When I was a young girl growing up in a sleepy Appalachian paper mill town, I had a lot of dreams for a girl with limited opportunity. Probably the biggest of all my dreams was just to get away from where I was. I spent most of my girlhood in a perpetual state of roaming. The road in front of the wood-frame house we rented in my early years was paved but it soon turned to dirt, as it wound out of town and toward the hills and “hollers” nearby. At home were my parents and one brother, only ten...

  6. PART I. CHILDHOOD GHOSTS

    • CHAPTER ONE Ghost Rose Speaks
      (pp. 17-37)

      For Blair Rainey, things began to change in the winter when she was nine years old. This was the time in her life when Blair began to find herself on the pages of her book.

      Before then, she had listened and watched as her half sister, a girl in her teens, read aloud. Then things began to come together in a strange new mix: the scary movies Blair loved to watch on television; the book she was starting to read herself; the human drama in her family’s social center, a front-facing bedroom. Blair loved to read there, sitting up in...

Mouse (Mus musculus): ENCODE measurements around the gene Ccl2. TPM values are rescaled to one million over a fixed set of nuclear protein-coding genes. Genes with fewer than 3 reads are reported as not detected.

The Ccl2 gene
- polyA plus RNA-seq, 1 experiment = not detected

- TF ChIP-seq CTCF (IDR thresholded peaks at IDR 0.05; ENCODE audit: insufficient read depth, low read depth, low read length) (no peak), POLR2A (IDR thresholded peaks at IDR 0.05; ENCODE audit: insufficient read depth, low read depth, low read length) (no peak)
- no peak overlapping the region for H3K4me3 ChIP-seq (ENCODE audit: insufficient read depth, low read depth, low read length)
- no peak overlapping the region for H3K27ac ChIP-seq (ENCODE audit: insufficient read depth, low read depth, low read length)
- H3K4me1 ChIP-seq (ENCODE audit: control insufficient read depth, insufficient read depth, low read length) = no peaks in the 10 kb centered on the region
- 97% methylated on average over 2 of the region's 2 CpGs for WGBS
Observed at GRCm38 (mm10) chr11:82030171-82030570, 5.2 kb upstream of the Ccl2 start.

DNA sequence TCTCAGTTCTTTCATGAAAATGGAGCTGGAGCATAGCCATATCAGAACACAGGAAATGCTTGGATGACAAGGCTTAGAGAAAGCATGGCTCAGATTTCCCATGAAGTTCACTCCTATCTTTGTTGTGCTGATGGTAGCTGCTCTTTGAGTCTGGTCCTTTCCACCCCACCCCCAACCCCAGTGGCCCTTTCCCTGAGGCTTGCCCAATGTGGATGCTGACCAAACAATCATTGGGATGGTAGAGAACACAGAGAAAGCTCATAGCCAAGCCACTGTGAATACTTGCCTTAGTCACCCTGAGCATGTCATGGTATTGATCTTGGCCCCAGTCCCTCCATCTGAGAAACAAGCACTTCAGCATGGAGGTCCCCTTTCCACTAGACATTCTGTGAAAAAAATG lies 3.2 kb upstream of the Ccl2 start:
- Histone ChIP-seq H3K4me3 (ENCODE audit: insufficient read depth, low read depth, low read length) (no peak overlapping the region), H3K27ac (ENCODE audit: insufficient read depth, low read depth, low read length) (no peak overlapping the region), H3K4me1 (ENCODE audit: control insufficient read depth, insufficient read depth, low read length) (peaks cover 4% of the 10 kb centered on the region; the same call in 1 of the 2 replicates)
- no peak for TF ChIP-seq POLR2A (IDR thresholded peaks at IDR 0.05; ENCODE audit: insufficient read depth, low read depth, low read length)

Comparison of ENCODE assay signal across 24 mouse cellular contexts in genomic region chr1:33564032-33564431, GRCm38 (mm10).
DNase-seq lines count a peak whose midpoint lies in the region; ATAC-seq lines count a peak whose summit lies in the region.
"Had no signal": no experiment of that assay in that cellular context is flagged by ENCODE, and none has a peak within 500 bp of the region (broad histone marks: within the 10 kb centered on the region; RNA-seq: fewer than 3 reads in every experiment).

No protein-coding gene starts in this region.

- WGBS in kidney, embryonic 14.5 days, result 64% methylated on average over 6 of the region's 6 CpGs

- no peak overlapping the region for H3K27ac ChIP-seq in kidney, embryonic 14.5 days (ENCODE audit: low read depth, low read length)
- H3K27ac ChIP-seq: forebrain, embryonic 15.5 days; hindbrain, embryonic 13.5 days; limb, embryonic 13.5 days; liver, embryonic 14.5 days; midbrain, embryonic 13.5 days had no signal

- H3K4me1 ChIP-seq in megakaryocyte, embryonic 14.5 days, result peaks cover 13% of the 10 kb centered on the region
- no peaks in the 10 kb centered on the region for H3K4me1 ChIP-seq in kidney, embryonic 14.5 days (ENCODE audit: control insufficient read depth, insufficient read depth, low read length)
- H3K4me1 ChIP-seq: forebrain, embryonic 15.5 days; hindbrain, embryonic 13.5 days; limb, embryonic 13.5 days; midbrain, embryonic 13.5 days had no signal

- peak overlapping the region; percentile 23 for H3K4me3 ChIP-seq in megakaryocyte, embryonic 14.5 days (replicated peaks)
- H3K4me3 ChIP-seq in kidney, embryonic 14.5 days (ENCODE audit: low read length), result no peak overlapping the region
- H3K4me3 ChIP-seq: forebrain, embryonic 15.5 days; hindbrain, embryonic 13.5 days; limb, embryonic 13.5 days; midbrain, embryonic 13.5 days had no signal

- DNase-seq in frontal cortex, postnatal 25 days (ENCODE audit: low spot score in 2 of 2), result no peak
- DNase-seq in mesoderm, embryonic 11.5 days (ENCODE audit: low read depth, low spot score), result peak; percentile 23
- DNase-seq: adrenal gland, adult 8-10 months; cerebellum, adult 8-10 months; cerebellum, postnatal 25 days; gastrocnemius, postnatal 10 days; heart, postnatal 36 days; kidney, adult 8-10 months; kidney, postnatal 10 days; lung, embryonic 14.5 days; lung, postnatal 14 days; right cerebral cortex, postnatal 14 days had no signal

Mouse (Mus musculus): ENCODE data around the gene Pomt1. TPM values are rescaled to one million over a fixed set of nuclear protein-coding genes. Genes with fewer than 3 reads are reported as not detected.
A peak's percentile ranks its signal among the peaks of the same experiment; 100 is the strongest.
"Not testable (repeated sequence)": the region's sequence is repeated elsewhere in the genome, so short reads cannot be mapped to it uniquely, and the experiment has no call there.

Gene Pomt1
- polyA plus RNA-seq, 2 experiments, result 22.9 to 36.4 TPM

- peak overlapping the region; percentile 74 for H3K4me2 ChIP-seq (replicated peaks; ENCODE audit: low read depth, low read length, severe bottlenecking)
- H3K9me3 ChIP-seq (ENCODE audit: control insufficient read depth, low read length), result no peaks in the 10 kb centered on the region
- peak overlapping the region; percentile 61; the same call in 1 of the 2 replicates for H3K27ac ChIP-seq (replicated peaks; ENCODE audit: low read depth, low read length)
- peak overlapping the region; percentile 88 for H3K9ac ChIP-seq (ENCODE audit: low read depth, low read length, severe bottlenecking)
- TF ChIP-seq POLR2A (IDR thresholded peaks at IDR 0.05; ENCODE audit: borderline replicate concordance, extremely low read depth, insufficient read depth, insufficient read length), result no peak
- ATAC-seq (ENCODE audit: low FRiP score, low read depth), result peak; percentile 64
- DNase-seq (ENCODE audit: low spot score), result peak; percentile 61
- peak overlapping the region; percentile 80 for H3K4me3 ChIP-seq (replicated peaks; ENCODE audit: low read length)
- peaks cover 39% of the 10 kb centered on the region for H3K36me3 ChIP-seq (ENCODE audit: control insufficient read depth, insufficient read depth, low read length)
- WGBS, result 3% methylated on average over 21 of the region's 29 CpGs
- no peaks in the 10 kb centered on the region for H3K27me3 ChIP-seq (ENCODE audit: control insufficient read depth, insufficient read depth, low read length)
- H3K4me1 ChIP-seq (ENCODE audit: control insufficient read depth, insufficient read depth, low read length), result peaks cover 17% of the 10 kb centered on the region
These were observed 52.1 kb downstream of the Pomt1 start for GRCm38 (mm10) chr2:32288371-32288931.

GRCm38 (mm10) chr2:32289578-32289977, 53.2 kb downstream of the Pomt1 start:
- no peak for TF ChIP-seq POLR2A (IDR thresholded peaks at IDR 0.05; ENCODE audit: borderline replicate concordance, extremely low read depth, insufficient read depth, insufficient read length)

• CHAPTER TWO Elizabeth Discovers Her Paperback
      (pp. 38-56)

      Even before our class began on a warm morning later that same week in June, our two floor fans were already working furiously. The sun’s rays had begun to warm my ground-floor classroom past the comfort level. From the second floor came wafts of something that smelled toxic. The floors upstairs were being stripped, and it was of no consequence that the odors might be disturbing, or even unhealthy, for the children and teachers working on the floor below. An incident that generated anger and mistrust throughout the neighborhood crept into my thoughts. In the 1980s, several children had had...

    • CHAPTER THREE We’re Sisters!
      (pp. 57-76)

      A sickly-sweet odor prevailed in our classroom on the morning of June 28. On humid days and when it rained, the smell was always worse. Smells from a nearby industrial stripping company that burned off waste in the bottom of barrels and pumped it into the air mingled with those from a former creek, Mill Creek, that now doubled as an industrial sewer. In earlier times you could actually swim in the creek. Now the creek was so polluted from industrial waste that it had a rainbow of colors in its water: blue, green, orange. On warm sticky days it...